At a sector level, we have seen fast-growing green shoots in AgTech, EdTech, RegTech, GovTech and healthcare. Sectors that remain under-digitised, where there is opportunity to close the tech investment gap include:
As we look to the emerging trends for the next decade in the technology landscape – there is increasing interest from corporates and consumers respectively in the metaverse and blockchain with the focus on their enabling technologies and predictive analytics.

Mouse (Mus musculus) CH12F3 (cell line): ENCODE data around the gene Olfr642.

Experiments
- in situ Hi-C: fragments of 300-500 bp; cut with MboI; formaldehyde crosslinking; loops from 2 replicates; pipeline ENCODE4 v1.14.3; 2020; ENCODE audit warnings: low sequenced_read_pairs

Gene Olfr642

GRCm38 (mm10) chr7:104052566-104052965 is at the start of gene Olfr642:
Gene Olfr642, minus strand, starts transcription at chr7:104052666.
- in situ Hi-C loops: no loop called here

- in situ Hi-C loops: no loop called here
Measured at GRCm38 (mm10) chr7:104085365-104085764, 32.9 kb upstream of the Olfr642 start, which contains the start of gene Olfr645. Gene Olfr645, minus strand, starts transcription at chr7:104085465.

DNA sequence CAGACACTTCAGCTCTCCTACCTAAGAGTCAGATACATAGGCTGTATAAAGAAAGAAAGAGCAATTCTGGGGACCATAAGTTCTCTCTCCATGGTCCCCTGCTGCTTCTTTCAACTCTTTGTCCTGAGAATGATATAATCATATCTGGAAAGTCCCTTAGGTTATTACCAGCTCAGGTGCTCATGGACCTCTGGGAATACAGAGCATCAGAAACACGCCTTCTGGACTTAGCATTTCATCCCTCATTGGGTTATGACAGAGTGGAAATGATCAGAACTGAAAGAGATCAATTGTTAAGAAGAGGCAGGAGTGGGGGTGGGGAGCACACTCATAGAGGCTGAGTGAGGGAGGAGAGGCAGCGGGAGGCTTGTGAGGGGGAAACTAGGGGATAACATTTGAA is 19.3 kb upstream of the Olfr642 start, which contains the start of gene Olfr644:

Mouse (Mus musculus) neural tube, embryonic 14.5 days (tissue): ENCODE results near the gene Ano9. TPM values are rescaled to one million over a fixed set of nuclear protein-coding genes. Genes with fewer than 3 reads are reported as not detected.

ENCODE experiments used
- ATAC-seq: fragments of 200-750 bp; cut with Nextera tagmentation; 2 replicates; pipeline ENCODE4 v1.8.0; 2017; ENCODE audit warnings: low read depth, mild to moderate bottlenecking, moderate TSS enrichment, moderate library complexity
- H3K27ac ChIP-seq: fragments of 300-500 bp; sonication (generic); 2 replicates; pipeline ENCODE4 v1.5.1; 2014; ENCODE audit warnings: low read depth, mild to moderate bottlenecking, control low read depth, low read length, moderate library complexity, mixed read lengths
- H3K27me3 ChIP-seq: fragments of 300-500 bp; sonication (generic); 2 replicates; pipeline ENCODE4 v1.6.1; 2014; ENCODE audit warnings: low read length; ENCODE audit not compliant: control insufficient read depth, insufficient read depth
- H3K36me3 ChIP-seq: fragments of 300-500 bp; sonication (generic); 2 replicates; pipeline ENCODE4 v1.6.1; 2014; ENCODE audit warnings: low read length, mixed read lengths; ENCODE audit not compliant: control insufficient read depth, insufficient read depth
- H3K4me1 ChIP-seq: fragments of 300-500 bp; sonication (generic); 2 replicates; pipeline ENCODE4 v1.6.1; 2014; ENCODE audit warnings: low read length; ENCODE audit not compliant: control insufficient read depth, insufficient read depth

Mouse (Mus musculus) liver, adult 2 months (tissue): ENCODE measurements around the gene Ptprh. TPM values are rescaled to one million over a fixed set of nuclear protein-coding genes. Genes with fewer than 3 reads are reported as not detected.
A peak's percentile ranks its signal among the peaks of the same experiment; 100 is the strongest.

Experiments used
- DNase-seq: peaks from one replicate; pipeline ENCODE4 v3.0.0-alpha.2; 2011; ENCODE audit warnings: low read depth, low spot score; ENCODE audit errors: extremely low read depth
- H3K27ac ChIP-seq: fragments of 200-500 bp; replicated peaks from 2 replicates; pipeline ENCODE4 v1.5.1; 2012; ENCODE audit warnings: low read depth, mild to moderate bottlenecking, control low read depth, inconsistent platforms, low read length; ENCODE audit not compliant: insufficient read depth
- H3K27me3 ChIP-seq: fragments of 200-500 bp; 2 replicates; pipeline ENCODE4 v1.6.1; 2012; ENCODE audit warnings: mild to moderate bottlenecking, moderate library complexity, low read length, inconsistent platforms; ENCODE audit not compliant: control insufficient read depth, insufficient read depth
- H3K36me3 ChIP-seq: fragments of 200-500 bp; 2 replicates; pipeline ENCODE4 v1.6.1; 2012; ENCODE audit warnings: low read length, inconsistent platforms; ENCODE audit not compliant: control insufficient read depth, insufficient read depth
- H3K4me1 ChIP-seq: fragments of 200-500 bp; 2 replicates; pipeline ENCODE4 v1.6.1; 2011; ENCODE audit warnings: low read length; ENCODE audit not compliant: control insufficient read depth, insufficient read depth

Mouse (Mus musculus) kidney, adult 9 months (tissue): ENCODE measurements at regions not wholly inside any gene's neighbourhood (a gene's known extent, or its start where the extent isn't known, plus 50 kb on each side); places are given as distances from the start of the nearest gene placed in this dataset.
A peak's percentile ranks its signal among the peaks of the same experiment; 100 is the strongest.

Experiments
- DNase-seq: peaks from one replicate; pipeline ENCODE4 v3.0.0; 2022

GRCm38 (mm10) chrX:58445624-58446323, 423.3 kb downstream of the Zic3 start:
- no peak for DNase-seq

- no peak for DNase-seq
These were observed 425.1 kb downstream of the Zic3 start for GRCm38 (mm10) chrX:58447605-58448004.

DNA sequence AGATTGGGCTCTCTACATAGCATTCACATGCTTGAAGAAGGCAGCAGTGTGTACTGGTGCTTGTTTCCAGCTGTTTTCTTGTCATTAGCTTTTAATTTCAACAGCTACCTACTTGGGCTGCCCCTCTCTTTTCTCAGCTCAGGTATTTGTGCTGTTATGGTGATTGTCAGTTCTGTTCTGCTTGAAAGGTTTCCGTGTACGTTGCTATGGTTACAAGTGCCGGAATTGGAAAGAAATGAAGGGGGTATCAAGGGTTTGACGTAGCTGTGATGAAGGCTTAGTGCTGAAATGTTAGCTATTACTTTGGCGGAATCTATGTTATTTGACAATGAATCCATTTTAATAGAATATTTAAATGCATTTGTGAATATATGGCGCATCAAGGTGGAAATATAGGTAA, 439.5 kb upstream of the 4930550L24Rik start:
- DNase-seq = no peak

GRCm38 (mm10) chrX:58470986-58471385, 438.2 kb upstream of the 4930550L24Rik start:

“The pandemic has accelerated decades of digital adoption into two years, creating an ideal backdrop for continued technological innovation. We continue to see significant investment into software and enabling technologies to improve the efficiency of enterprises through digitisation and automation."
Senior Managing Director, Macquarie Capital Principal Finance, Hong Kong and Head of Technology Capital
Colin brings 20 years of experience in global technology investing and co-investment.